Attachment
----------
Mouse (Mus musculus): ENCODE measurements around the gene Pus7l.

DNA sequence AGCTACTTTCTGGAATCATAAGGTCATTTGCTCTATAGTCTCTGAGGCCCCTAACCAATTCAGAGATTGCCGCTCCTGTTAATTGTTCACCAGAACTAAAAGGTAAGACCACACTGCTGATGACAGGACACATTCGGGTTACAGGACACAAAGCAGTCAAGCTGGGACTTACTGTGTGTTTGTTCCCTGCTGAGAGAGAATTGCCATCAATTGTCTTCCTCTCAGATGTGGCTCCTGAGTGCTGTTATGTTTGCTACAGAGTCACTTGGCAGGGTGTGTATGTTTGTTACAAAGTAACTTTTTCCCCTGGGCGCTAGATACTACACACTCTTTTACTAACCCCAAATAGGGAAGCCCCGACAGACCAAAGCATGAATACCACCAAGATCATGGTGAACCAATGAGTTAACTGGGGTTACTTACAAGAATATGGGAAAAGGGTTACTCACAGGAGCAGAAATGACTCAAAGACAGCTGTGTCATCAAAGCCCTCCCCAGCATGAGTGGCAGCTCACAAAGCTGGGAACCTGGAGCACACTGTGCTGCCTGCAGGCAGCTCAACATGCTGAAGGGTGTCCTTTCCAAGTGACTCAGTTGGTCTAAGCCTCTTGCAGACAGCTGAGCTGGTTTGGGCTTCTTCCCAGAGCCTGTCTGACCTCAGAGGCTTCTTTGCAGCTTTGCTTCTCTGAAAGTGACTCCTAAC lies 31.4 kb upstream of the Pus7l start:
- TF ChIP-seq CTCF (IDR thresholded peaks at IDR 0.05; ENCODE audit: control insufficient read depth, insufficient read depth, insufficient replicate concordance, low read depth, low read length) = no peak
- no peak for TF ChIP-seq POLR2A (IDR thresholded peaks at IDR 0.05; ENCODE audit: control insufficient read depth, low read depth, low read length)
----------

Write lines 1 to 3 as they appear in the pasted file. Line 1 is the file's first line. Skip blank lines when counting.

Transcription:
Mouse (Mus musculus): ENCODE measurements around the gene Pus7l.

DNA sequence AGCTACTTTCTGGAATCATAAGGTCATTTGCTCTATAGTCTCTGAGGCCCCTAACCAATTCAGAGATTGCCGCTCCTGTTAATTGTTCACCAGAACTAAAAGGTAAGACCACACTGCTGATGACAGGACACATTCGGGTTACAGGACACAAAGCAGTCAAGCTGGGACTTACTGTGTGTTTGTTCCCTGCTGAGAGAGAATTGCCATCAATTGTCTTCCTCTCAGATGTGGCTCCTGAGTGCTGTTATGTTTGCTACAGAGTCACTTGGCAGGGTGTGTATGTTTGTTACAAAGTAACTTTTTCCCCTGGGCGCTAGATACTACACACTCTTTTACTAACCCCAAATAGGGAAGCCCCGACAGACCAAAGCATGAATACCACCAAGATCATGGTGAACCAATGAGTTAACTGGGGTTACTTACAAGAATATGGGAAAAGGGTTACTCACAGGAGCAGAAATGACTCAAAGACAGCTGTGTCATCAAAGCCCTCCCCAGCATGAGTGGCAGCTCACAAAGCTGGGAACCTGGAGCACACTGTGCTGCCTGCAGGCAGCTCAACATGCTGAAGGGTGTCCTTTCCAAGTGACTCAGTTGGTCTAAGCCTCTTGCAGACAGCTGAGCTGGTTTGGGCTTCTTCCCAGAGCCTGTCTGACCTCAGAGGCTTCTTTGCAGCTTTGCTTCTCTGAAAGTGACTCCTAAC lies 31.4 kb upstream of the Pus7l start:
- TF ChIP-seq CTCF (IDR thresholded peaks at IDR 0.05; ENCODE audit: control insufficient read depth, insufficient read depth, insufficient replicate concordance, low read depth, low read length) = no peak